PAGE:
The late American scholar Samuel Huntington called the former Soviet Union, with some other Eastern Slavic states, an “Orthodox civilization.” President Yanukovich must have thought he had avoided a clash with the West, which is, in Huntington’s view, quite a different civilization.

It seemed economically safer too. Ukraine’s creaking industry and infrastructure, its often-opaque banking system and its rudimentary service sector would have been a massive undertaking in moving toward European norms.

Fordism forever

John Lloyd
Nov 25, 2013 21:11 UTC

Canadians are frequently stereotyped as reasonable, free of drama, pleasant, courteous — a mild people. A recent New Yorker cartoon showed a group of animals labeled as “Canadian lemmings,” halted at the edge of a cliff, saying: “No, after you!” The Toronto Star ran a column by Vinay Menon last weekend quoting the MSNBC commentator Chris Matthews saying that Canada always struck him to be “like you’re visiting a really nice mall.”

The Star column is an acute reflection of the embarrassment, and even irritation, that I’ve found many Canadians express when you poke them in the ribs and say — “Well, what about your mayor of Toronto?”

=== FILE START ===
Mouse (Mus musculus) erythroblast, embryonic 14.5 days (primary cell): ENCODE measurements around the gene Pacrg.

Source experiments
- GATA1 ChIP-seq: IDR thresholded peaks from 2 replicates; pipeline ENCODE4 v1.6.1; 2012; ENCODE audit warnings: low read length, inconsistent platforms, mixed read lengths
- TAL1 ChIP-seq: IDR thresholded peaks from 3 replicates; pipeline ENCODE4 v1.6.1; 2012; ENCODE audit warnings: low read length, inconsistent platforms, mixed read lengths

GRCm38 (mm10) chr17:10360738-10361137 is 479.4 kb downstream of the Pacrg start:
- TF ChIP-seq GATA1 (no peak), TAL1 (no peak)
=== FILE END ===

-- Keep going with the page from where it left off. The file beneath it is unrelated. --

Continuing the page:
Rob Ford, the top elected official in Canada’s largest city, has from relative obscurity hauled himself to the top of the league of extraordinary political volcanoes with eruptions of obscenity, sexual innuendo, crack cocaine use, heavy drinking, violent temper tantrums and calling the news media “a bunch of maggots” for reporting on his activities. In record time, Ford has streaked past the previous world champion of anti-statesmanship, Silvio Berlusconi.

The inconvenient voters of Europe

John Lloyd
Nov 19, 2013 17:06 UTC

Sixty years ago, pondering the question of an unruly populace, the German playwright Bertolt Brecht mused, “Would it not be easier / In that case, for the government / To dissolve the people / And elect another?”

It was a rare piece of ironic criticism of East Germany’s communist regime for Brecht, since he usually supported it. But after the regime’s suppression of a workers’ revolt in 1953, he spoke out. It’s one of his most famed observations, trotted out whenever a populace is ungrateful enough to vote “against their own good.”

European Union politicians can sympathize. They’ve labored for six decades to fashion a union that was supposed to end wars and greatly expand economic markets, not to mention bring former communist states into freedom.